Put aside the mathematics and jargon for a couple minutes. If you had to explain the concept of secular stagnation to an (intelligent) person with no economics background, how would you go about doing so?

If you want to use terms like "zero lower bound" or "tight money" ... explain them thoroughly!


1 Answer 1


Quoting from Coen Teulings C and Richard Baldwin R (ed.) (2014) Secular Stagnation: Facts, Causes and Cures

"(...) A workable definition of secular stagnation is that negative real interest rates are needed to equate saving and investment with full employment. (p.2)"

Later on they write (p.10)

"Low real interest rates play a linchpin role in the secular stagnation debate for two reasons.
First, if real rates are low in normal times, adverse macroeconomic shocks are more likely to require negative real rates to restore a full-employment investment-savings balance. In today’s low-inflation environment, this tends to undermine the effectiveness of monetary policy.
Second, low nominal and real interest rates undermine financial stability. Summers (i.e. Larry Summers, the economist that brought back the concept of Secular Stagnation) lists three channels through which low rates may foster instability:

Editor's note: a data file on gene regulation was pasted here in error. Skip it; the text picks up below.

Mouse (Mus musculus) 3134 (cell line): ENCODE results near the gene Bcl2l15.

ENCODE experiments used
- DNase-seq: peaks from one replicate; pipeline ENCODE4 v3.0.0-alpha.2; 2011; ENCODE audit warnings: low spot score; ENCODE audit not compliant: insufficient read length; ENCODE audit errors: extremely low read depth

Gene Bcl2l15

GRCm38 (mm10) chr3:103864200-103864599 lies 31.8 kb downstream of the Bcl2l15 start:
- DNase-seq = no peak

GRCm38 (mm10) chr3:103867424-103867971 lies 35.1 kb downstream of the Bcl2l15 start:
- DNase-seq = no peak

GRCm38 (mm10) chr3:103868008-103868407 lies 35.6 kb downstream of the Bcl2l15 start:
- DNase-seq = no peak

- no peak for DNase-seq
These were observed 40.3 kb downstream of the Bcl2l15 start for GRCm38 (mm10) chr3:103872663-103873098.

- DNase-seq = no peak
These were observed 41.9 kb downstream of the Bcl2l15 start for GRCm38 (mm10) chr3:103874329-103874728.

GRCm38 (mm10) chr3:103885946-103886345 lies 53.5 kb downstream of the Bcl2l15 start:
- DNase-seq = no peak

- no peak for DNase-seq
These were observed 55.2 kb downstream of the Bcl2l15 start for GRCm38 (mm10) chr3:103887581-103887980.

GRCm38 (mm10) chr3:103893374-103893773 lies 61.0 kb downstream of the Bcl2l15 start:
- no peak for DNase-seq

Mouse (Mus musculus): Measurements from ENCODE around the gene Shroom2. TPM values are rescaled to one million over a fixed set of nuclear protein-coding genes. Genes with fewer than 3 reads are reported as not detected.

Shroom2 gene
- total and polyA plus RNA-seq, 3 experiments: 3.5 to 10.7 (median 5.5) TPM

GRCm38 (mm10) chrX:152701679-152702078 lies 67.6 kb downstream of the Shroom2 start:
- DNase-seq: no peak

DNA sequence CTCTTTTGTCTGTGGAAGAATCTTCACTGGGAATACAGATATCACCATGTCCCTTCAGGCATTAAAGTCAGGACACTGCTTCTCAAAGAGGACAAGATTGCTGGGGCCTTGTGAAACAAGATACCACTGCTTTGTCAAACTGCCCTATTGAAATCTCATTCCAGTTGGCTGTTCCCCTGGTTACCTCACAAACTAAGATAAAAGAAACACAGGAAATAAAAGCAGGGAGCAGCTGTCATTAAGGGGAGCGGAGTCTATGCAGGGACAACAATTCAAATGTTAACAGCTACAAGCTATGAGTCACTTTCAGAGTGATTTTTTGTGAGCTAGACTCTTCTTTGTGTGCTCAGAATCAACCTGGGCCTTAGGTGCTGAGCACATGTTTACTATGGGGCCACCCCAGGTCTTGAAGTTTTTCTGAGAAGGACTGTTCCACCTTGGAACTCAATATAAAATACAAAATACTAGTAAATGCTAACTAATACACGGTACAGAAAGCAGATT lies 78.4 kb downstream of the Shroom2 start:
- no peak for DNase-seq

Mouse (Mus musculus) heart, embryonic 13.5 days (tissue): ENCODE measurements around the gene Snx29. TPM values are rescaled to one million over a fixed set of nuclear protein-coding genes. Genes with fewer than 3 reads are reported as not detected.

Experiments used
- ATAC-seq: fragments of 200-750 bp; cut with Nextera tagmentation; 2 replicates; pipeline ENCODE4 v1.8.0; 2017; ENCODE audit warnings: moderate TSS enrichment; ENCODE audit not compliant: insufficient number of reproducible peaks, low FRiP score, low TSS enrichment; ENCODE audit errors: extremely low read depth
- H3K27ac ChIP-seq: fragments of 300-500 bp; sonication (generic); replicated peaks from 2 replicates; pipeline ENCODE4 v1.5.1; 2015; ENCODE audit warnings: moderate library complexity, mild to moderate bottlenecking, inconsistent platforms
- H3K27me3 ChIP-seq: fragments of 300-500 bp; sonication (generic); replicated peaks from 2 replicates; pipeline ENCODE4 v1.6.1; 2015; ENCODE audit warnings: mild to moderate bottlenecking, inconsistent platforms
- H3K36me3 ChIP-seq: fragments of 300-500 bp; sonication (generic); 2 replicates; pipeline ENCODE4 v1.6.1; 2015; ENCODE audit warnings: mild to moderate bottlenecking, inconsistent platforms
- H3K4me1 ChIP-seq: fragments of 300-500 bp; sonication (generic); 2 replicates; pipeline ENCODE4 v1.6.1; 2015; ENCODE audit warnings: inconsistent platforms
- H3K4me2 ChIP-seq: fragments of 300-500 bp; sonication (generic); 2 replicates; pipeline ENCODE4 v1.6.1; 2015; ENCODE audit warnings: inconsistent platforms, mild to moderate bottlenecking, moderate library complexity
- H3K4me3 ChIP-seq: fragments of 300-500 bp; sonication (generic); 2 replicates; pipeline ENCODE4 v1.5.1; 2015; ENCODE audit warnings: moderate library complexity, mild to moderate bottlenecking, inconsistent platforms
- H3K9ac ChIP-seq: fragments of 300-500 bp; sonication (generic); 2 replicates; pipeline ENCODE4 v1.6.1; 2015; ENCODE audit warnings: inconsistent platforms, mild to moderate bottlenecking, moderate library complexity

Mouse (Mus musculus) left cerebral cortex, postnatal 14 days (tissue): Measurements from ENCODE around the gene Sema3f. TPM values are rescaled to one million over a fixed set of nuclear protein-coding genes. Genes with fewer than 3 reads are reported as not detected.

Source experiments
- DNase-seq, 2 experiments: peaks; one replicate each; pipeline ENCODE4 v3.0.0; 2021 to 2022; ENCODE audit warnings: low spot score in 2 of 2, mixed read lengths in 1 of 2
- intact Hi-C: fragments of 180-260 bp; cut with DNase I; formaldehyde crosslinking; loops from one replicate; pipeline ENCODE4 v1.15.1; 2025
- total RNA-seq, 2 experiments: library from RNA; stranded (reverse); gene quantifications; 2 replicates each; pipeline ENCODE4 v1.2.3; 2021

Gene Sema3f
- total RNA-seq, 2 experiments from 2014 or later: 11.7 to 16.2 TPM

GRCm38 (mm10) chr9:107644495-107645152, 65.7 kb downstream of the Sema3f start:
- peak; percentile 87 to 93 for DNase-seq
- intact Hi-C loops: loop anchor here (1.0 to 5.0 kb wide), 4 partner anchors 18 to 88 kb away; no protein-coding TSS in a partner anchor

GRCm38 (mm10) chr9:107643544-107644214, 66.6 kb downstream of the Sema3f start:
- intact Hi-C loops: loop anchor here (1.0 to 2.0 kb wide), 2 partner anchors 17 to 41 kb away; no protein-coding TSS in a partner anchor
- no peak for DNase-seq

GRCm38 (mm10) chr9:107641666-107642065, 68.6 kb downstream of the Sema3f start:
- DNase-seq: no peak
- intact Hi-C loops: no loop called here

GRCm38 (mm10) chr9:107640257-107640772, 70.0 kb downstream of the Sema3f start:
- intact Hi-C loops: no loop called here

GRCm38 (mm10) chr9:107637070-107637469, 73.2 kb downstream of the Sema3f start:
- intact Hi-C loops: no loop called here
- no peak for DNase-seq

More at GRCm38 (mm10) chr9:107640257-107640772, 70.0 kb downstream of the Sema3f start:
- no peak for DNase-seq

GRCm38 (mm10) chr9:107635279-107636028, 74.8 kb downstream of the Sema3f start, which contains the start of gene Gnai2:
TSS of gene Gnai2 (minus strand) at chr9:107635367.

(i) they increase risk-taking as investors reach for yield;
(ii) they promote irresponsible lending as coupon obligations become very low and easy to meet; and
(iii) they make Ponzi financial structures more attractive as interest rates look low relative to expected growth rates."

So if interest rates tend to be low, the need to push them down even more in order to deal with macroeconomic shocks, may lead to financially-born crises.

So why interest rates have historically fallen? From the supply side (i.e. savings behavior/supply of loans) factors like,
a) increase in life expectancy
b) lower retirement age, and
c) the decline in the growth rate of the population,
tend to increase required life time savings - required in order to smooth life-time consumption (at the individual level this goes like this: projecting that we will live more, and stay in pension for more years, we tend to save more during our working years). I will add that supply of loans will tend to increase with wealth inequality.

The effect from the demand side (i.e. investment behavior/demand for loans) is much less agreed upon, but it appears that the revolution of the Information Technology (IT) sector had a negative effect on this aspect, since it reduced the value of the investments needed. The authors write

"The key is that the development of high value-added services by Google, Microsoft, Amazon, Facebook and the like require relatively little investment.

So the loan supply schedule shifted outwards, while the loan demand scheduled shifted inwards. Schematically.

enter image description here

which creates the needed environment for Secular Stagnation, if it goes too far down.

Of course this is not the whole story. The above e-book by CEPR is freely downloadable.


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